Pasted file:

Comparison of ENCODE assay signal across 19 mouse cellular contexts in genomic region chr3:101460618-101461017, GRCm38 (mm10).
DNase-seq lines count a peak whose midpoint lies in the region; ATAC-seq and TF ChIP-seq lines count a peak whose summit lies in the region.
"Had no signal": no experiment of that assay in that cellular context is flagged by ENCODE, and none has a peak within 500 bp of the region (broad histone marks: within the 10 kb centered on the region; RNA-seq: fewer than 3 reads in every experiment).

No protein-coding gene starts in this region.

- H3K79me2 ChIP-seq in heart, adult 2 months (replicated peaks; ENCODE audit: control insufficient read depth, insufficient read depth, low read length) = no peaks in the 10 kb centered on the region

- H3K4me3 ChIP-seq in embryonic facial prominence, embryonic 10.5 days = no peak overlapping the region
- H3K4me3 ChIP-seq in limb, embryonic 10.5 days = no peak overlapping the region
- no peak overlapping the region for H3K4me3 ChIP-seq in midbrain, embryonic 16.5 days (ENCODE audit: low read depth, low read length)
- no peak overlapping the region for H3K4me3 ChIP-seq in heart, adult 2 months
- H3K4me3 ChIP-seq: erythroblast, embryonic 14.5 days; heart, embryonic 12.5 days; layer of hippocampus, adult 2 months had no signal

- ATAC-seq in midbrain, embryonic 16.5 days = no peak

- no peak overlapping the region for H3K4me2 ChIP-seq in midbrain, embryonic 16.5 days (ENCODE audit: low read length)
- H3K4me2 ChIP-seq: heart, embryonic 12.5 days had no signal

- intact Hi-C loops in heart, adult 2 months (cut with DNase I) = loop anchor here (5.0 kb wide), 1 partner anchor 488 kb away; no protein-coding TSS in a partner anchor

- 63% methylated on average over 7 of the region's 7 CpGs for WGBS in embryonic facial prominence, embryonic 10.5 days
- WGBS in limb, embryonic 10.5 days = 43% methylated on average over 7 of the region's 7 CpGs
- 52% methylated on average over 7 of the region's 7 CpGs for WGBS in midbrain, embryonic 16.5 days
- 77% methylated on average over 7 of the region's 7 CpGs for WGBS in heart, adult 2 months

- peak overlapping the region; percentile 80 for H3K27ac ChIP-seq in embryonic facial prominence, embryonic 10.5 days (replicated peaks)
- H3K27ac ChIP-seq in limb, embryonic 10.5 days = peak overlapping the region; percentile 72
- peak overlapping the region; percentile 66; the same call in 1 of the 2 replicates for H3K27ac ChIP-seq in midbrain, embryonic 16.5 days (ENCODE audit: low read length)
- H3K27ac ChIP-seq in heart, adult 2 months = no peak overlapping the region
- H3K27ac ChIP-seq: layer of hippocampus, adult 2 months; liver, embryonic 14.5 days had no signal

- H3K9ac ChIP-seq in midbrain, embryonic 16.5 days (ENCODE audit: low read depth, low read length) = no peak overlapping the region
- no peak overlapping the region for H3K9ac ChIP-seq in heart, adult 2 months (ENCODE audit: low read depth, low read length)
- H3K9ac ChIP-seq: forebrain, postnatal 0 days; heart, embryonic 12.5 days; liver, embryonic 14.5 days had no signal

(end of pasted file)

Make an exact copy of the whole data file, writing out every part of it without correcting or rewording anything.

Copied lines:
Comparison of ENCODE assay signal across 19 mouse cellular contexts in genomic region chr3:101460618-101461017, GRCm38 (mm10).
DNase-seq lines count a peak whose midpoint lies in the region; ATAC-seq and TF ChIP-seq lines count a peak whose summit lies in the region.
"Had no signal": no experiment of that assay in that cellular context is flagged by ENCODE, and none has a peak within 500 bp of the region (broad histone marks: within the 10 kb centered on the region; RNA-seq: fewer than 3 reads in every experiment).

No protein-coding gene starts in this region.

- H3K79me2 ChIP-seq in heart, adult 2 months (replicated peaks; ENCODE audit: control insufficient read depth, insufficient read depth, low read length) = no peaks in the 10 kb centered on the region

- H3K4me3 ChIP-seq in embryonic facial prominence, embryonic 10.5 days = no peak overlapping the region
- H3K4me3 ChIP-seq in limb, embryonic 10.5 days = no peak overlapping the region
- no peak overlapping the region for H3K4me3 ChIP-seq in midbrain, embryonic 16.5 days (ENCODE audit: low read depth, low read length)
- no peak overlapping the region for H3K4me3 ChIP-seq in heart, adult 2 months
- H3K4me3 ChIP-seq: erythroblast, embryonic 14.5 days; heart, embryonic 12.5 days; layer of hippocampus, adult 2 months had no signal

- ATAC-seq in midbrain, embryonic 16.5 days = no peak

- no peak overlapping the region for H3K4me2 ChIP-seq in midbrain, embryonic 16.5 days (ENCODE audit: low read length)
- H3K4me2 ChIP-seq: heart, embryonic 12.5 days had no signal

- intact Hi-C loops in heart, adult 2 months (cut with DNase I) = loop anchor here (5.0 kb wide), 1 partner anchor 488 kb away; no protein-coding TSS in a partner anchor

- 63% methylated on average over 7 of the region's 7 CpGs for WGBS in embryonic facial prominence, embryonic 10.5 days
- WGBS in limb, embryonic 10.5 days = 43% methylated on average over 7 of the region's 7 CpGs
- 52% methylated on average over 7 of the region's 7 CpGs for WGBS in midbrain, embryonic 16.5 days
- 77% methylated on average over 7 of the region's 7 CpGs for WGBS in heart, adult 2 months

- peak overlapping the region; percentile 80 for H3K27ac ChIP-seq in embryonic facial prominence, embryonic 10.5 days (replicated peaks)
- H3K27ac ChIP-seq in limb, embryonic 10.5 days = peak overlapping the region; percentile 72
- peak overlapping the region; percentile 66; the same call in 1 of the 2 replicates for H3K27ac ChIP-seq in midbrain, embryonic 16.5 days (ENCODE audit: low read length)
- H3K27ac ChIP-seq in heart, adult 2 months = no peak overlapping the region
- H3K27ac ChIP-seq: layer of hippocampus, adult 2 months; liver, embryonic 14.5 days had no signal

- H3K9ac ChIP-seq in midbrain, embryonic 16.5 days (ENCODE audit: low read depth, low read length) = no peak overlapping the region
- no peak overlapping the region for H3K9ac ChIP-seq in heart, adult 2 months (ENCODE audit: low read depth, low read length)
- H3K9ac ChIP-seq: forebrain, postnatal 0 days; heart, embryonic 12.5 days; liver, embryonic 14.5 days had no signal